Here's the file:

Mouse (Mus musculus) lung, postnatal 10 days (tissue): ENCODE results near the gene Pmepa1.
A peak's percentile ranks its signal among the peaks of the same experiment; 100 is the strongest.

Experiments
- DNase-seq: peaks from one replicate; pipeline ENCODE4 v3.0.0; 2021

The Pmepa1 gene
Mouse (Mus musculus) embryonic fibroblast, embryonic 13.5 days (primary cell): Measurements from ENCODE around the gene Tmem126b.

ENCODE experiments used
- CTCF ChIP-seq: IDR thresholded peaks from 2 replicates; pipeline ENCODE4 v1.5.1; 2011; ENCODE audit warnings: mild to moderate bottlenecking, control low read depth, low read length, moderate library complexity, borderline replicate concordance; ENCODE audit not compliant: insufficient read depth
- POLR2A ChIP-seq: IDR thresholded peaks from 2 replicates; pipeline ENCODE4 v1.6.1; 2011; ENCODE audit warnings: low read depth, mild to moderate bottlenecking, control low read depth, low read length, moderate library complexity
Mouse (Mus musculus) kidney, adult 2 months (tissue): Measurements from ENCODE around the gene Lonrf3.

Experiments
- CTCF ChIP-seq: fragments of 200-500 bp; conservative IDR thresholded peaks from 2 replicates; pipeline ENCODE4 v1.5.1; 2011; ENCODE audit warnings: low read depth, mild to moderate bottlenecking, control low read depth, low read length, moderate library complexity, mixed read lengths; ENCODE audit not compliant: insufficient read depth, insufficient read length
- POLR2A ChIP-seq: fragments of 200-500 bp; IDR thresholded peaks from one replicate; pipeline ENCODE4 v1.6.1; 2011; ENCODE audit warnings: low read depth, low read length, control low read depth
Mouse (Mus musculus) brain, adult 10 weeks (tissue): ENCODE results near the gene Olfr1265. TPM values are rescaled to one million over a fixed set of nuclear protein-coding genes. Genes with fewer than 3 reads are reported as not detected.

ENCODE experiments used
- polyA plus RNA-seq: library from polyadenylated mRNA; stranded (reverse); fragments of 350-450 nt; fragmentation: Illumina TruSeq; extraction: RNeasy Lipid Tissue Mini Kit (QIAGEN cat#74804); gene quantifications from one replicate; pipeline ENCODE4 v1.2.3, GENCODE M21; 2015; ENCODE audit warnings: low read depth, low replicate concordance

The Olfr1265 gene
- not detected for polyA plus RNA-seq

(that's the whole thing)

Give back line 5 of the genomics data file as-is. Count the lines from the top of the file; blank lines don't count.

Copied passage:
The Pmepa1 gene